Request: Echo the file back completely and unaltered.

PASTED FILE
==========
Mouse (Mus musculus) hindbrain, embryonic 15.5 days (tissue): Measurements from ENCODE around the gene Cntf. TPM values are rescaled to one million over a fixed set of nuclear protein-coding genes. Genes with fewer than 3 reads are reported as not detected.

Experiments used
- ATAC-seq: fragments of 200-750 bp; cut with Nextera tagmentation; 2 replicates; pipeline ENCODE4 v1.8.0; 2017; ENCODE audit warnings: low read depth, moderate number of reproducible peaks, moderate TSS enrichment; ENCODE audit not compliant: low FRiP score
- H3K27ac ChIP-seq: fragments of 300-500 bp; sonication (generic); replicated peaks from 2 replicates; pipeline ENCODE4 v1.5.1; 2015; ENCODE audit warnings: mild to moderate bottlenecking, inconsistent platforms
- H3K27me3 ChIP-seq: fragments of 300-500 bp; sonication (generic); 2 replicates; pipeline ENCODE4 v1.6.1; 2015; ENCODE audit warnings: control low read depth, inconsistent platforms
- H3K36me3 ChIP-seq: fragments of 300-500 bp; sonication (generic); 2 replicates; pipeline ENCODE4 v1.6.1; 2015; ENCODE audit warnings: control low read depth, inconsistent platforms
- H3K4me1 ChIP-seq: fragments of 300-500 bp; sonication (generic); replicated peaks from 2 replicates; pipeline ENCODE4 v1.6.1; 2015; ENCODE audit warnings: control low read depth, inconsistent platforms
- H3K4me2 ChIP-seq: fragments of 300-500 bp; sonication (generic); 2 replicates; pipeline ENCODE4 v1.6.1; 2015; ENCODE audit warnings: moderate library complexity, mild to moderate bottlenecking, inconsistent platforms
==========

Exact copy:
Mouse (Mus musculus) hindbrain, embryonic 15.5 days (tissue): Measurements from ENCODE around the gene Cntf. TPM values are rescaled to one million over a fixed set of nuclear protein-coding genes. Genes with fewer than 3 reads are reported as not detected.

Experiments used
- ATAC-seq: fragments of 200-750 bp; cut with Nextera tagmentation; 2 replicates; pipeline ENCODE4 v1.8.0; 2017; ENCODE audit warnings: low read depth, moderate number of reproducible peaks, moderate TSS enrichment; ENCODE audit not compliant: low FRiP score
- H3K27ac ChIP-seq: fragments of 300-500 bp; sonication (generic); replicated peaks from 2 replicates; pipeline ENCODE4 v1.5.1; 2015; ENCODE audit warnings: mild to moderate bottlenecking, inconsistent platforms
- H3K27me3 ChIP-seq: fragments of 300-500 bp; sonication (generic); 2 replicates; pipeline ENCODE4 v1.6.1; 2015; ENCODE audit warnings: control low read depth, inconsistent platforms
- H3K36me3 ChIP-seq: fragments of 300-500 bp; sonication (generic); 2 replicates; pipeline ENCODE4 v1.6.1; 2015; ENCODE audit warnings: control low read depth, inconsistent platforms
- H3K4me1 ChIP-seq: fragments of 300-500 bp; sonication (generic); replicated peaks from 2 replicates; pipeline ENCODE4 v1.6.1; 2015; ENCODE audit warnings: control low read depth, inconsistent platforms
- H3K4me2 ChIP-seq: fragments of 300-500 bp; sonication (generic); 2 replicates; pipeline ENCODE4 v1.6.1; 2015; ENCODE audit warnings: moderate library complexity, mild to moderate bottlenecking, inconsistent platforms